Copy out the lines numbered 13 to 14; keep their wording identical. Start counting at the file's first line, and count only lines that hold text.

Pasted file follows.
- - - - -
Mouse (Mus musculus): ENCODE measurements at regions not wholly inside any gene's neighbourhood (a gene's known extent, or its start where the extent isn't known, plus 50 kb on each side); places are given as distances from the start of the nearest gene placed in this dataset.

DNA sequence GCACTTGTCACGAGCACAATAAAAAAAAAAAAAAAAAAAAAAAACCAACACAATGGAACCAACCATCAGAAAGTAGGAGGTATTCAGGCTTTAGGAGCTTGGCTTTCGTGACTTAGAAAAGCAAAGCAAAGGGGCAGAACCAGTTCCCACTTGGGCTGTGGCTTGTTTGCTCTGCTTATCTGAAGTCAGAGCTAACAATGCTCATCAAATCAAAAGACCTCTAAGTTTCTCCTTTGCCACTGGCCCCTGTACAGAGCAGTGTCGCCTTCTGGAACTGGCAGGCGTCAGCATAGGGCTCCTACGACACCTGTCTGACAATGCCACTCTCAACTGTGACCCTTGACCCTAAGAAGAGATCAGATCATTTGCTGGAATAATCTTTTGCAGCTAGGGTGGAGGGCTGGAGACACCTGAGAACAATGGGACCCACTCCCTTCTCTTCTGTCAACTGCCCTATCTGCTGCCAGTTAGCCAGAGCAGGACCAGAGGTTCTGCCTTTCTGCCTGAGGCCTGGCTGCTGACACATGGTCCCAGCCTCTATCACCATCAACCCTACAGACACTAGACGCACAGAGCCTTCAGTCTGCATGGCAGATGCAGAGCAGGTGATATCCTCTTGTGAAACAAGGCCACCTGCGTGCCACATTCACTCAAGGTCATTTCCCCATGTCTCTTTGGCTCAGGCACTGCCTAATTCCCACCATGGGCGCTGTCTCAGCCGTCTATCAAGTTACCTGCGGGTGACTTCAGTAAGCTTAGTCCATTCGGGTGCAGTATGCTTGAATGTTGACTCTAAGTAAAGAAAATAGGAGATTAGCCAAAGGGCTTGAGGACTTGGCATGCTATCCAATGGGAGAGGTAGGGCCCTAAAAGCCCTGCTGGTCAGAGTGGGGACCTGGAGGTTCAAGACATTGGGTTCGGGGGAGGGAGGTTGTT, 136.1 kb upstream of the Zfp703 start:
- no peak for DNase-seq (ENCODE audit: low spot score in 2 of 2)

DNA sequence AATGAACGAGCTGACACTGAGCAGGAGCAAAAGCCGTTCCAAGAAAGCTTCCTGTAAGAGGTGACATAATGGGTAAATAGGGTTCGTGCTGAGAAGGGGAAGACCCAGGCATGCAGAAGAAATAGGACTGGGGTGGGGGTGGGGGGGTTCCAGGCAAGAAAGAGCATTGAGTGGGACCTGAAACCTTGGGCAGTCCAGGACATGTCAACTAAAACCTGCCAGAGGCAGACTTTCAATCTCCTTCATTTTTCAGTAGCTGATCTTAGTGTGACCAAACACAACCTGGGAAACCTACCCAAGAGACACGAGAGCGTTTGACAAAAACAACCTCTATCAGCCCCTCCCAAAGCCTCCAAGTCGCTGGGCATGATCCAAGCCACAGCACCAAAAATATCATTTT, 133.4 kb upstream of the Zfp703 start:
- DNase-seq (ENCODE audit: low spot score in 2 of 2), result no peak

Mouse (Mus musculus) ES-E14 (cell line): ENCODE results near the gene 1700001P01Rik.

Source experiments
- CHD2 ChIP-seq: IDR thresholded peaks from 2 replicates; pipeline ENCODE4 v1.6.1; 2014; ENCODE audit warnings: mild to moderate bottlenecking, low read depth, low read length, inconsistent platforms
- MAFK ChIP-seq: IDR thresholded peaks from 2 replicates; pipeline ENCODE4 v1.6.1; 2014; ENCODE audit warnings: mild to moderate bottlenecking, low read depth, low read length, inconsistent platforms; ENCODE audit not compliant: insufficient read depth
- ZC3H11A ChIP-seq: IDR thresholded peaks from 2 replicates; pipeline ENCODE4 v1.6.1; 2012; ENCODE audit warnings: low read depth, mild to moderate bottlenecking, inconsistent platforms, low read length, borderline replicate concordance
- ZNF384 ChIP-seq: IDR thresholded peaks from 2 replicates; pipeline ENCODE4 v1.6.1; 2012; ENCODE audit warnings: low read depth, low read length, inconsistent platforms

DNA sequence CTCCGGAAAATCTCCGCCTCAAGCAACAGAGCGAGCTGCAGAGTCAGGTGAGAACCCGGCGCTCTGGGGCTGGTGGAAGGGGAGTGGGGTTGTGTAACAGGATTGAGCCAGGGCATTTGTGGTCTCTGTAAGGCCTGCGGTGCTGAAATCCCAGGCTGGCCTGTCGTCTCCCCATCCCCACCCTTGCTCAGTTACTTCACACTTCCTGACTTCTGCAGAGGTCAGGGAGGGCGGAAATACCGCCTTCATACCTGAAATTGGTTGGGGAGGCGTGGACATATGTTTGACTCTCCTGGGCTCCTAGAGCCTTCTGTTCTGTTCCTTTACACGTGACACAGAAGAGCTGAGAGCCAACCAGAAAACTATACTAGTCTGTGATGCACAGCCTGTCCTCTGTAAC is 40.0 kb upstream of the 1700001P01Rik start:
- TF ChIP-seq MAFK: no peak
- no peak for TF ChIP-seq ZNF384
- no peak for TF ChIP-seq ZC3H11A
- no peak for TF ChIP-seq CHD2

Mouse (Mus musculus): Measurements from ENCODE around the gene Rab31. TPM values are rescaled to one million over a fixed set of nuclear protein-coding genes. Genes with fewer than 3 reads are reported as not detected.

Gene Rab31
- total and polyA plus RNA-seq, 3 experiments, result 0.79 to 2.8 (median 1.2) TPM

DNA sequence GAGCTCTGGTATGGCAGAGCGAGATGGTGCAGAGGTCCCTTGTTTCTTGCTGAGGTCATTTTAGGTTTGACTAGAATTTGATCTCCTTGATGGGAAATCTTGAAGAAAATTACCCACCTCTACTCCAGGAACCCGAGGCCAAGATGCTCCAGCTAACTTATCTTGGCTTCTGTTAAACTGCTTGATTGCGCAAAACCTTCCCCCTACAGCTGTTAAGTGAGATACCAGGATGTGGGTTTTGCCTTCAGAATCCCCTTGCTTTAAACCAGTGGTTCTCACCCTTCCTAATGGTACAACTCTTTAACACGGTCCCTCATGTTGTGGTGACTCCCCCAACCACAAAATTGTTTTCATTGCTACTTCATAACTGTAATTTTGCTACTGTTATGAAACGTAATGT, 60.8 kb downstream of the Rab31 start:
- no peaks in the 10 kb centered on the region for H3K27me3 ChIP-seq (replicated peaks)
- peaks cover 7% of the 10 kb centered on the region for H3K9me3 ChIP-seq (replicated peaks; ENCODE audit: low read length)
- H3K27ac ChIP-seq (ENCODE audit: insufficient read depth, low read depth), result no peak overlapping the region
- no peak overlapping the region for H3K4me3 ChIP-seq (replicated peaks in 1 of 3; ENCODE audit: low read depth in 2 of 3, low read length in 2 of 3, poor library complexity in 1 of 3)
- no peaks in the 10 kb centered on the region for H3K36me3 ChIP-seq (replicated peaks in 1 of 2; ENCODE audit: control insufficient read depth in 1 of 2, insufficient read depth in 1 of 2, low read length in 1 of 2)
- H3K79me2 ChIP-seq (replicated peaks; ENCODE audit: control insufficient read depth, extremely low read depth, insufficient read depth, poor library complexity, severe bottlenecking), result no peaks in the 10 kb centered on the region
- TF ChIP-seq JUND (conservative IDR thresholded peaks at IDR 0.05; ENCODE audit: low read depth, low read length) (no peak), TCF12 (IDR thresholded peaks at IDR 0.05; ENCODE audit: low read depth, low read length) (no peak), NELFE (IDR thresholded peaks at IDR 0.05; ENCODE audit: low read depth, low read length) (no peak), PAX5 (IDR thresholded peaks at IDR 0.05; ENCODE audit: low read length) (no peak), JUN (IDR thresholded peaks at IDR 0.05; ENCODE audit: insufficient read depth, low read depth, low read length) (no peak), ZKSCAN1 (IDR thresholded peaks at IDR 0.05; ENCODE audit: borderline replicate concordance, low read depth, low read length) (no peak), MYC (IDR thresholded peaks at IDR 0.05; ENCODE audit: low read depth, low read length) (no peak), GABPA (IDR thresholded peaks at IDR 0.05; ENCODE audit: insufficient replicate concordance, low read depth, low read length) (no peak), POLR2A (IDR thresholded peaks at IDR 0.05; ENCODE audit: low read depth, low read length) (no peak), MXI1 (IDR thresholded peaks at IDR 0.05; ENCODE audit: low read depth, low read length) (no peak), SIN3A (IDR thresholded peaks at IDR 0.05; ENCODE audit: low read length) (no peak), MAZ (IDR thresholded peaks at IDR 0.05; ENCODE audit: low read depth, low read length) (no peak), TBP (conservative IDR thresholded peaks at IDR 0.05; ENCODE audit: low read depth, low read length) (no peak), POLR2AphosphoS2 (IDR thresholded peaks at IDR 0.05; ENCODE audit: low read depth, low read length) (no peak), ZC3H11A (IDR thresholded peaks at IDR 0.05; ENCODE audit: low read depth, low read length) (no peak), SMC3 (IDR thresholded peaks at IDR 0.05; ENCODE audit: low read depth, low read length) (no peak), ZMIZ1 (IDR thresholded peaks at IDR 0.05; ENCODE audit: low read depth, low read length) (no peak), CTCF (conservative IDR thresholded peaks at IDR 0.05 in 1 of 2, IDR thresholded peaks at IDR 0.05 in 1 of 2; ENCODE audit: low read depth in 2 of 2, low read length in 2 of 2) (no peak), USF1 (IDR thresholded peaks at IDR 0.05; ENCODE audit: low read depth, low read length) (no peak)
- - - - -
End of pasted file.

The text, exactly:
- TF ChIP-seq MAFK: no peak
- no peak for TF ChIP-seq ZNF384